Stack Overflow is a community of 4.7 million programmers, just like you, helping each other.

Join them; it only takes a minute:

Sign up
Join the Stack Overflow community to:
  1. Ask programming questions
  2. Answer and help your peers
  3. Get recognized for your expertise

Is it possible in OSGi to keep bundle wirings even across restarts of the system where even if now there's a new, higher version available we stay with the old one? The point is that if something works we don't want to risk it by wiring the old bundles to the new dependency. In other words, we are trying to isolate updates as much as possible so that an update in a component doesn't affect AT ALL other components (since the old bundles will still be used to satisfy already-wired dependencies)

As an example, let's say A depends on B with range [1.0.0, 2.0.0). We deploy version 1.0.0 of B so now A is wired to B_1.0.0
Now we create a bundle C that depends on a logic change so it depends on B with a range [1.0.1, 2.0.0). So we deploy B_1.0.1. Now if we restart the system, C and A will be wired to 1.0.1 since it is in the dependency range of both and it is in theory a "better" match for A than 1.0.0. Is there any way to tell OSGi to not do this and keep wirings as long as possible (say, until the old bundle is actually removed, in which case it would be ok to go with the highest version in the range)

What we currently do is we disallow ranges, so dependencies are like [1.0.0, 1.0.0]. This gives us the update isolation we want but at the cost that we basically lose modularity; to update a dependency we need to update the dependents even if the code in the dependents didn't change. I think it is a huge anti-pattern to disallow ranges so i'm trying to propose a better alternative with ranges but that would give the update isolation that we need and my first idea is to disallow rewirings even across sessions

If it matters, we are not using OSGi services. They are all plain bundles

share|improve this question
up vote 2 down vote accepted

The answer to the question in the first paragraph is simply: yes, this is the default behaviour of OSGi. If you stop and restart the framework without performing any bundle updates or package refresh operations, then the wiring state will be the same next time you start.

However you change things in the second paragraph. You now have 2 exports of B with different versions, and both A and C depend on it, with non-identical but overlapping ranges. The overlap is the key here. OSGi always tries to minimise the number of independent exports of the same package, so if you have two bundles importing with overlapping ranges then the framework will try to wire them to the same version rather than two separate versions. The version that falls within the overlap here is 1.0.1 so both A and C will wire to 1.0.0.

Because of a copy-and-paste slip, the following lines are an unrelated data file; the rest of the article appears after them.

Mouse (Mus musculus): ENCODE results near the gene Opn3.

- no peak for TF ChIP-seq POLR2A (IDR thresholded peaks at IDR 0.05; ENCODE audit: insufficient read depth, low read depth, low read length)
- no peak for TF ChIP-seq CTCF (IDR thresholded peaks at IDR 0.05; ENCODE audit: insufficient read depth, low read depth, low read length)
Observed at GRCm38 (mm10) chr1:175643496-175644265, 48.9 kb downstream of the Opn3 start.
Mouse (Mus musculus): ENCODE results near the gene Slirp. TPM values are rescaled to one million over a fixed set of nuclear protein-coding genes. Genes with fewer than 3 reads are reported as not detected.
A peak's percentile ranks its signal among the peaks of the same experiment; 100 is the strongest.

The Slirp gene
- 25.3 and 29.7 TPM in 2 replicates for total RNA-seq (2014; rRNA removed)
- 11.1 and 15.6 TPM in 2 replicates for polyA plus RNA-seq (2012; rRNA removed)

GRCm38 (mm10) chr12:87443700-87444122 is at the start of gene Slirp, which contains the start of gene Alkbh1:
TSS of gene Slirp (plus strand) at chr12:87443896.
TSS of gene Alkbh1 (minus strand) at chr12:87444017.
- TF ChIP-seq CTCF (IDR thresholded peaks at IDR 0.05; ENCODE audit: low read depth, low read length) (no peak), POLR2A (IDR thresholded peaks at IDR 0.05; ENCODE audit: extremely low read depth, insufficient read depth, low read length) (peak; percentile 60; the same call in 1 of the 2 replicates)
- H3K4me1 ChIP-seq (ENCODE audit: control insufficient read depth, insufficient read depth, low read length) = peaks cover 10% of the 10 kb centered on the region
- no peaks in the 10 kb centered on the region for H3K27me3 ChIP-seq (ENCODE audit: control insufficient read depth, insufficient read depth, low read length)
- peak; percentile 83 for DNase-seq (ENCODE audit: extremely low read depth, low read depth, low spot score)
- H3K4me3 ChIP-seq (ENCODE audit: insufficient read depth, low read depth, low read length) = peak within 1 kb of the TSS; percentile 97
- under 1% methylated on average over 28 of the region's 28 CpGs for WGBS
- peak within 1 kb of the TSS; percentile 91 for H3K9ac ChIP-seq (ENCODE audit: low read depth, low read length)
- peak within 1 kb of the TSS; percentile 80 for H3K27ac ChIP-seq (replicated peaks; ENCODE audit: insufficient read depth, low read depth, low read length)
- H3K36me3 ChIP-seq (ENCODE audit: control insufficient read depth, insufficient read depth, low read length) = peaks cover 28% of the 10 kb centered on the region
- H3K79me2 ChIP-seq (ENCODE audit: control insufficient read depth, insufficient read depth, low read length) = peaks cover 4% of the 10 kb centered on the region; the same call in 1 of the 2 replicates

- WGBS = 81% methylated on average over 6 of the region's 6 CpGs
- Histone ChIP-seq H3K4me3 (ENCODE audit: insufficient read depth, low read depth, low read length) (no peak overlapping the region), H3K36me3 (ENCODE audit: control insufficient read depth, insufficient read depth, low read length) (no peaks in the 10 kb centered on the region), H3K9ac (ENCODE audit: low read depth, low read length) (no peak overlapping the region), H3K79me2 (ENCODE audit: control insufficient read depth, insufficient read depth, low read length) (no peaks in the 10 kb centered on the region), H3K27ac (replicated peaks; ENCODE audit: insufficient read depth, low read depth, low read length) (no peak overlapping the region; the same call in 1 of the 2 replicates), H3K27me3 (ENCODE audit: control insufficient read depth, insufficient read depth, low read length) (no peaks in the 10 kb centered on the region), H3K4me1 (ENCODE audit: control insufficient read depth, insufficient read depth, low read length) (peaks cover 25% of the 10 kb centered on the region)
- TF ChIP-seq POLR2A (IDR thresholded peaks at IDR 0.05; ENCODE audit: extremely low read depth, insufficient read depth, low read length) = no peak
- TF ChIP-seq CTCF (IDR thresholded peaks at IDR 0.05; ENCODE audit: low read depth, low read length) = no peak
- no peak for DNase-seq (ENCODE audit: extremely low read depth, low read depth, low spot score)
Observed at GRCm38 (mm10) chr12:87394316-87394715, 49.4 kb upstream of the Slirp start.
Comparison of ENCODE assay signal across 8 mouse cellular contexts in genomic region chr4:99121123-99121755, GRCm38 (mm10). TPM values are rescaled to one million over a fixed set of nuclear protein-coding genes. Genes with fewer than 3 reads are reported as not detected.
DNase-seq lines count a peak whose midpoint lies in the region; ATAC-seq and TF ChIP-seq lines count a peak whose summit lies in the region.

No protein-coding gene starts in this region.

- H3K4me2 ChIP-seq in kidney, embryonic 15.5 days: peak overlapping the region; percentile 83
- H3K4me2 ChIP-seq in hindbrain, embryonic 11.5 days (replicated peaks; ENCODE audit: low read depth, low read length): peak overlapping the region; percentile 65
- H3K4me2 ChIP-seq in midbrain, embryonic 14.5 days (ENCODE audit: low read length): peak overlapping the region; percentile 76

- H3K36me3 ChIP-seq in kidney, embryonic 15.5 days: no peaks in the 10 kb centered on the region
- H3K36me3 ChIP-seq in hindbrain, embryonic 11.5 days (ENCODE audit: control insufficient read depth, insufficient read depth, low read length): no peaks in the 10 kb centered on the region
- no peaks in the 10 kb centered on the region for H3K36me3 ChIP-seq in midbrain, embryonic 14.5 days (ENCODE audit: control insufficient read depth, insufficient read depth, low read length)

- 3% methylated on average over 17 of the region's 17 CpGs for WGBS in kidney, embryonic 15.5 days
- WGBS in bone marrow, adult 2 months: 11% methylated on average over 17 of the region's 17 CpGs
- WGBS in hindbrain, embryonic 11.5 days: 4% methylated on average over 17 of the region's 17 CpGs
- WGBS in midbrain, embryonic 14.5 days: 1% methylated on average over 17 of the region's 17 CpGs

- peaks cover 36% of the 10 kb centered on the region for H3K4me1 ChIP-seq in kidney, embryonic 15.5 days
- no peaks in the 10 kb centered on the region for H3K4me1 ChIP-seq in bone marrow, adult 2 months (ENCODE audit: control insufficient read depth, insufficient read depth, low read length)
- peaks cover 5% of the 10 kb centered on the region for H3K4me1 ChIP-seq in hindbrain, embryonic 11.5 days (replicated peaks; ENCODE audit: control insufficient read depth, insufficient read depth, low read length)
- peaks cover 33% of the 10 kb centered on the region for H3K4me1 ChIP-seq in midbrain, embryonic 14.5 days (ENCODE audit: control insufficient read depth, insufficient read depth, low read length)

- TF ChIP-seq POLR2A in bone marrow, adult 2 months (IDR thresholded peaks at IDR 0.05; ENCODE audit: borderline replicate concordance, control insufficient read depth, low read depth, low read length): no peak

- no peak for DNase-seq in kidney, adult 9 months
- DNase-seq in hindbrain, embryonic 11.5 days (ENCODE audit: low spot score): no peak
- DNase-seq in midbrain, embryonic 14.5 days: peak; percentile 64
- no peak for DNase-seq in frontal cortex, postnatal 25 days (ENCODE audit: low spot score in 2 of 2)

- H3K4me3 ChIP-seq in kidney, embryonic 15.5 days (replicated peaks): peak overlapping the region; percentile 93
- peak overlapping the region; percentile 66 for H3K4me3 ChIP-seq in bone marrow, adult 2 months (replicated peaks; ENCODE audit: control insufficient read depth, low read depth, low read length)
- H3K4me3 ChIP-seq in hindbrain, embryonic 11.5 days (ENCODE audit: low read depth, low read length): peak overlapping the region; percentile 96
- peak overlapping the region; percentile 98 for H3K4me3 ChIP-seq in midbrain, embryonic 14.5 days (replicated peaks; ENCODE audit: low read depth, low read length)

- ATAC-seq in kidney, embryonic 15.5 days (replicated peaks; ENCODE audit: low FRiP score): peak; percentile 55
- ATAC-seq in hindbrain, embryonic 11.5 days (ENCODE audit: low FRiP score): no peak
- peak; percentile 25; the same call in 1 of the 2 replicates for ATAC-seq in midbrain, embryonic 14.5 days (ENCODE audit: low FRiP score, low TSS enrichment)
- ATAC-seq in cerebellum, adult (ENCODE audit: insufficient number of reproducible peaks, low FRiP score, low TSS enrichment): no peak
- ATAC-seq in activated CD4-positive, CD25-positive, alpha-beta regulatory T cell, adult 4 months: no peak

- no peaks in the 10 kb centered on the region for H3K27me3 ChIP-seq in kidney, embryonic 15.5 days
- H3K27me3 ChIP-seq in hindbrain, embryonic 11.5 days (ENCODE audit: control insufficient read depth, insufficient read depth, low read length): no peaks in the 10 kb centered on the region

You should not try to change this. If bundle A is actually compatible with the range [1.0.0, 2.0.0) then why would you oppose it being wired to version 1.0.1?? On the other hand if A is really only compatible with version 1.0.0 and not 1.0.1, then you should specify a very tight range, i.e. [1.0.0, 1.0.1).

Finally... your last paragraph makes me sad. Plain bundles use services!

share|improve this answer
    
Neil, forget about the fact that they are non-identical ranges then. Say both A and C depend on B with range [1.0.0, 2.0.0). However, when A was released, only B_1.0.0 existed so A gets wired to B_1.0.0. Then C gets released together with B_1.0.1. I want the A->B_1.0.0 wiring to be kept as well as C->B_1.0.1. I don't want the system to now wire A->B_1.0.1. Is there any way to lock this without disallowing ranges? i agree that based on semantic versioning it should not be a problem to use 1.0.1, but we have to concede that there is a risk > 0 by changing something that works to something new – Hilikus Aug 12 '13 at 19:58
    
oh and it makes me even sadder, i have to work with it every day! – Hilikus Aug 12 '13 at 19:58
    
If C is added later, with a range of [1.0.0, 2.0) then it should pick up the 1.0.0 version since that is already wired into A. The same heuristic applies: OSGi wants to minimise the number of exports of the same package. It also will not rewire A until forced to do so by a package refresh operation. Therefore C will use the same wiring as A, which is 1.0.0. – Neil Bartlett Aug 12 '13 at 20:21
    
oh really?? i didn't know it would do that. thank you – Hilikus Aug 12 '13 at 21:13

Your Answer

 
discard

By posting your answer, you agree to the privacy policy and terms of service.

Not the answer you're looking for? Browse other questions tagged or ask your own question.